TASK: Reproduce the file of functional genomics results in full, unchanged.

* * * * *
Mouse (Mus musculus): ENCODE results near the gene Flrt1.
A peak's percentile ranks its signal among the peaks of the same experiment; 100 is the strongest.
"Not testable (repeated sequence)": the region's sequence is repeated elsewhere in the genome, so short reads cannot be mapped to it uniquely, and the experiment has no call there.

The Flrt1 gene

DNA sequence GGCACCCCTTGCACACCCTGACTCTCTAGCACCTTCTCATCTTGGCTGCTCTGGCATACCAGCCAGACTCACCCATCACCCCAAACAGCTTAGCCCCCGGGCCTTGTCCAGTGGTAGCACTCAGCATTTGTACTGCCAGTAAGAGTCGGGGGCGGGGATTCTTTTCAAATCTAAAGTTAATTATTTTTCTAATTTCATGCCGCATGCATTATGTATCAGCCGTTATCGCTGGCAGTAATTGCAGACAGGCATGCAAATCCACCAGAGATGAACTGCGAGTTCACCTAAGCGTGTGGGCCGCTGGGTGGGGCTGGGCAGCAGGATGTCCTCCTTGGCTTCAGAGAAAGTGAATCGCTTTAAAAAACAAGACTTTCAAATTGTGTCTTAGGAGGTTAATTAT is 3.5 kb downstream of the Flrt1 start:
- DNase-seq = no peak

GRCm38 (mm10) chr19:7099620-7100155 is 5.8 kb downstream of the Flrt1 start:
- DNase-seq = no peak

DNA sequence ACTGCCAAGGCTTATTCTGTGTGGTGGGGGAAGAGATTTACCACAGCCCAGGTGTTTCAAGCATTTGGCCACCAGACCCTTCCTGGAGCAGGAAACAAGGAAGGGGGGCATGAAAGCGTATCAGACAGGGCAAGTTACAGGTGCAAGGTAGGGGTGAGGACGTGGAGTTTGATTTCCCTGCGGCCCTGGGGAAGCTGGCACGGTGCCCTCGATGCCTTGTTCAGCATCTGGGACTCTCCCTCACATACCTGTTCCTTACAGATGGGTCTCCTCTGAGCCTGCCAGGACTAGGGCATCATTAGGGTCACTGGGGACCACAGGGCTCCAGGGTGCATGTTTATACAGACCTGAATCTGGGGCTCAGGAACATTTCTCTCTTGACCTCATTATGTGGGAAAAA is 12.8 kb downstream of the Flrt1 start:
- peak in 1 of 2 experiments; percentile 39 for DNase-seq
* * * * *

Mouse (Mus musculus): ENCODE results near the gene Flrt1.
A peak's percentile ranks its signal among the peaks of the same experiment; 100 is the strongest.
"Not testable (repeated sequence)": the region's sequence is repeated elsewhere in the genome, so short reads cannot be mapped to it uniquely, and the experiment has no call there.

The Flrt1 gene

DNA sequence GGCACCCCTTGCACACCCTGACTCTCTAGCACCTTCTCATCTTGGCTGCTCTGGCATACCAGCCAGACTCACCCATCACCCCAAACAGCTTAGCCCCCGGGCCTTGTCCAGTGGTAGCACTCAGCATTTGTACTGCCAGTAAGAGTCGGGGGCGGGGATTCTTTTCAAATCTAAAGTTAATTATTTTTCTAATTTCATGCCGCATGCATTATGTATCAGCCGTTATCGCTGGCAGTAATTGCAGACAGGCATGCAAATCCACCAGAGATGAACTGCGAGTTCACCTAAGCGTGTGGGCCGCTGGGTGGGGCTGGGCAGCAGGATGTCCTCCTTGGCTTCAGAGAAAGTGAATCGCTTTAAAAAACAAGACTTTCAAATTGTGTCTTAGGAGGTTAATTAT is 3.5 kb downstream of the Flrt1 start:
- DNase-seq = no peak

GRCm38 (mm10) chr19:7099620-7100155 is 5.8 kb downstream of the Flrt1 start:
- DNase-seq = no peak

DNA sequence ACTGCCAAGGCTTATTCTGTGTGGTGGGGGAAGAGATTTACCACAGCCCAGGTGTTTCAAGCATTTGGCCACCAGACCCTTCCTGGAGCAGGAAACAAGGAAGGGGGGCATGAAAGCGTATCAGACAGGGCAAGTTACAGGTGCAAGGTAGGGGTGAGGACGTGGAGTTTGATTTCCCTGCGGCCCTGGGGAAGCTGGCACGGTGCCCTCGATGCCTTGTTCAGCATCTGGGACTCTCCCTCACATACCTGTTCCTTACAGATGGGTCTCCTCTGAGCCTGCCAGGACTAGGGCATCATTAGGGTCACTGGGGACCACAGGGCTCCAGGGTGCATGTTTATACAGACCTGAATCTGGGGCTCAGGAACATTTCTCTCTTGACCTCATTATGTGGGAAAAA is 12.8 kb downstream of the Flrt1 start:
- peak in 1 of 2 experiments; percentile 39 for DNase-seq